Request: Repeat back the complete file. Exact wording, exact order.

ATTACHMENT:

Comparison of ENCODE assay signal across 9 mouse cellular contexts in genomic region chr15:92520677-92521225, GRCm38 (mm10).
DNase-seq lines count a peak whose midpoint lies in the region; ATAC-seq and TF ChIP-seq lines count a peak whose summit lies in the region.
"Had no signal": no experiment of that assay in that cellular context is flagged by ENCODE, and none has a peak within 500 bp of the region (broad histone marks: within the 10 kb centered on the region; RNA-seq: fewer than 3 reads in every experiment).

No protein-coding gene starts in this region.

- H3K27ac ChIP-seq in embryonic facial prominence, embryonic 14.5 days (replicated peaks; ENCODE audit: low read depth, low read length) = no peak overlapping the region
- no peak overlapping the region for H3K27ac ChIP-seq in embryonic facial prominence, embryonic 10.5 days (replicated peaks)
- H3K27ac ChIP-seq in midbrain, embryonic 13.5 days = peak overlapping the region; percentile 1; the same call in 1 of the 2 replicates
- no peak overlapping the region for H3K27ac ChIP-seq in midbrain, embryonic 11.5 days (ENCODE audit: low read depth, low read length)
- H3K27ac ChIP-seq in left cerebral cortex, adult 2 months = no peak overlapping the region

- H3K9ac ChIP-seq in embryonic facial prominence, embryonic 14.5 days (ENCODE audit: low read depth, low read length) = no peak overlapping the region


Comparison of ENCODE assay signal across 9 mouse cellular contexts in genomic region chr15:92520677-92521225, GRCm38 (mm10).
DNase-seq lines count a peak whose midpoint lies in the region; ATAC-seq and TF ChIP-seq lines count a peak whose summit lies in the region.
"Had no signal": no experiment of that assay in that cellular context is flagged by ENCODE, and none has a peak within 500 bp of the region (broad histone marks: within the 10 kb centered on the region; RNA-seq: fewer than 3 reads in every experiment).

No protein-coding gene starts in this region.

- H3K27ac ChIP-seq in embryonic facial prominence, embryonic 14.5 days (replicated peaks; ENCODE audit: low read depth, low read length) = no peak overlapping the region
- no peak overlapping the region for H3K27ac ChIP-seq in embryonic facial prominence, embryonic 10.5 days (replicated peaks)
- H3K27ac ChIP-seq in midbrain, embryonic 13.5 days = peak overlapping the region; percentile 1; the same call in 1 of the 2 replicates
- no peak overlapping the region for H3K27ac ChIP-seq in midbrain, embryonic 11.5 days (ENCODE audit: low read depth, low read length)
- H3K27ac ChIP-seq in left cerebral cortex, adult 2 months = no peak overlapping the region

- H3K9ac ChIP-seq in embryonic facial prominence, embryonic 14.5 days (ENCODE audit: low read depth, low read length) = no peak overlapping the region